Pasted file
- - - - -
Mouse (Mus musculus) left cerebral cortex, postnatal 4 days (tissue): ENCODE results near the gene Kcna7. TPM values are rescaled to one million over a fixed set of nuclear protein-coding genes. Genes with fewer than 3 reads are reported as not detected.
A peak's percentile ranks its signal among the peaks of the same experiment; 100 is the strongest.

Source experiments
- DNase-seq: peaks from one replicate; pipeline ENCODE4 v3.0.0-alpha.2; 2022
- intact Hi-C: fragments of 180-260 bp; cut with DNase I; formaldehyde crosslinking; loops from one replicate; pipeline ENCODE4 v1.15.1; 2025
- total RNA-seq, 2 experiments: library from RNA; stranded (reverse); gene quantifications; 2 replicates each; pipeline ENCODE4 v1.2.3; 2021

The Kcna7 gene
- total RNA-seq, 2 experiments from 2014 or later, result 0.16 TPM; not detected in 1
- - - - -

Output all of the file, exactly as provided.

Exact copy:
Mouse (Mus musculus) left cerebral cortex, postnatal 4 days (tissue): ENCODE results near the gene Kcna7. TPM values are rescaled to one million over a fixed set of nuclear protein-coding genes. Genes with fewer than 3 reads are reported as not detected.
A peak's percentile ranks its signal among the peaks of the same experiment; 100 is the strongest.

Source experiments
- DNase-seq: peaks from one replicate; pipeline ENCODE4 v3.0.0-alpha.2; 2022
- intact Hi-C: fragments of 180-260 bp; cut with DNase I; formaldehyde crosslinking; loops from one replicate; pipeline ENCODE4 v1.15.1; 2025
- total RNA-seq, 2 experiments: library from RNA; stranded (reverse); gene quantifications; 2 replicates each; pipeline ENCODE4 v1.2.3; 2021

The Kcna7 gene
- total RNA-seq, 2 experiments from 2014 or later, result 0.16 TPM; not detected in 1